Immigration bill expected to be unveiled on Tuesday

Marco Rubio made the rounds of the Sunday morning talk shows providing his full support to the proposal:

By going "all in" on supporting the bill, Rubio is taking a calculated risks for his prospects for 2016 as discussed in this article by Politico:

An announcement is expected on Tuesday by the Senate "Gang of Eight" and Senator Schumer also was out discussing the bill on Sunday:

Meanwhile, businesses have generally been supportive of comprehensive immigration reform, but some details are controversial:

A story in the Los Angeles Times focuses on the impact on legal immigration flows:,0,5787920.story

Another new group has formed to push for reform:

An analysis from the National Journal explains why a "messed up" bill may still pass:

Tuesday, April 9, 2013

Details of Senate plan begin to leak out, bill expected to be unveiled by Thursday

After much speculation that a plan would be coming out this week, or possibly delayed for a few weeks, the word inside the beltway is that a plan may be unveiled in the Senate on Thursday.  Meanwhile the House continues to work on a plan, and there is no timeline yet for a proposal.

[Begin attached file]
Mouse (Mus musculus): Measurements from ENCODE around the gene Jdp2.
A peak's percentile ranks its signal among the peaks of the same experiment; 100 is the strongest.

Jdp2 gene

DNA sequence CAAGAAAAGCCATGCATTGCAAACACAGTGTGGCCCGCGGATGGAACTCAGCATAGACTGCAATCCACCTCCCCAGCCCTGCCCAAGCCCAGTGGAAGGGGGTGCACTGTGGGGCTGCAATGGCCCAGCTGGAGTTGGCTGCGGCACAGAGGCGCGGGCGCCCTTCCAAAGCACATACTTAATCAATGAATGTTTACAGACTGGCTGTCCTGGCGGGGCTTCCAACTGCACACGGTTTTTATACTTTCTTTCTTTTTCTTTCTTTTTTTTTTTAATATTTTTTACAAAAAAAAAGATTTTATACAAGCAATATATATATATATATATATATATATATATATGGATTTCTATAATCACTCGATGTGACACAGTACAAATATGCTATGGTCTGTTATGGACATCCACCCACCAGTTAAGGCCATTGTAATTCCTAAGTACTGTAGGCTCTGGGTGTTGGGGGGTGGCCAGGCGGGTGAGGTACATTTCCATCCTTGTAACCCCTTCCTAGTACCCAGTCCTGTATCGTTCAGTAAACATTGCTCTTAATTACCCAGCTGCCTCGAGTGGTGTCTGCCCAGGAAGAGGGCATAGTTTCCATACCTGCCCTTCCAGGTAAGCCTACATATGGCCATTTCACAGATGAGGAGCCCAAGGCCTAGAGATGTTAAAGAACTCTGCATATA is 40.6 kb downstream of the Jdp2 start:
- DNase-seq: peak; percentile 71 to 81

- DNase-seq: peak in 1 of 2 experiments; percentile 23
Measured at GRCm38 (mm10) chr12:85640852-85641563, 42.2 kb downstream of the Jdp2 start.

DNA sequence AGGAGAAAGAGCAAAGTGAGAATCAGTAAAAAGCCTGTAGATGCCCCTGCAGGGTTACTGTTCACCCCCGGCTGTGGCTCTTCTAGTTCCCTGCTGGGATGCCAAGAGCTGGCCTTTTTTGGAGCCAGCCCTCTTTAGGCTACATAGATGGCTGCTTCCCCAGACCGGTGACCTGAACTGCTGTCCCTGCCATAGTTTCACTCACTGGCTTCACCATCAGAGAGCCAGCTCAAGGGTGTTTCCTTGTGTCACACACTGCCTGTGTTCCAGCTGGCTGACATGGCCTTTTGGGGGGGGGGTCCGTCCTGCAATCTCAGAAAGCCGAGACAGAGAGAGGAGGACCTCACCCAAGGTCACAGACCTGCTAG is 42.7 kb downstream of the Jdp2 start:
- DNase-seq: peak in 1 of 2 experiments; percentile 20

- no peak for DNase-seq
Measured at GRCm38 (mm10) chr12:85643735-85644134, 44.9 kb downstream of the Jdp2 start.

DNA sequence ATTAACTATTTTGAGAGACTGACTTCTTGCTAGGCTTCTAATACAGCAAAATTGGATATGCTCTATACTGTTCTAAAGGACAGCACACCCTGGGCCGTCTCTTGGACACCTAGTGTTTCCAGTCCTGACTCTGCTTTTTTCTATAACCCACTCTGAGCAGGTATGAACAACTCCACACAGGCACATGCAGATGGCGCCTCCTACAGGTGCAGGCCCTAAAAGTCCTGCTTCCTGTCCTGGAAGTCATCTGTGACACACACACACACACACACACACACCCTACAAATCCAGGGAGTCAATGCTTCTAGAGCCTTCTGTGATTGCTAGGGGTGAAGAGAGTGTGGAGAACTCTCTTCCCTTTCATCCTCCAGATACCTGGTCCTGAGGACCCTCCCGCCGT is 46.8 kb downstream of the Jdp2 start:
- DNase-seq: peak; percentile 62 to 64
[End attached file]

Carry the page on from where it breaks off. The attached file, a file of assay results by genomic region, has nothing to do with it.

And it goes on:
The Wall Street Journal is reporting that a Senate immigration plan would set a high bar for border security:

A Senate plan may be put forward by the "Gang of Eight" by Thursday:

Opponents of reform are arguing that the costs may be prohibitive:

There are reports of conservative infighting between the Heritage Foundation and pro-immigration reform organizations like the CATO Institute and Grover Norquist's Americans for Tax Reform:

Monday, March 25, 2013

Immigration politics heat up in UK and US

David Cameron takes a hard line on immigration to the UK in a speech today:
Britain's Prime Minister David Cameron leaves number 10 Downing Street, in central London March 20, 2013. REUTERS/Andrew Winning
But the prime minister's office was having trouble backing up claims of the cost of immigrants to the National Health Service (NHS):

Cameron's speech was also critiqued in the Daily Telegraph:

Meanwhile, in the U.S., Facebook found Mark Zuckerberg is forming a group to push for immigration reform:

And President Obama gave a speech today calling for debate on an immigration reform bill by April:

However, there are reports that a dispute between labor and business interests may hold up the Senate reform bill:

Sunday, February 24, 2013

Immigration Reform Debate Continues

Mexico McCain.jpg
The immigration debate continues, even in the midst of the approaching sequester deadline: Fox news Latino reports that Senator John McCain will meet with President Obama to discuss immigration reform on Tuesday -- this is after charges were exchanged last week between the White House and Marco Rubio that the President hadn't consulted with Senators on an immigration reform bill.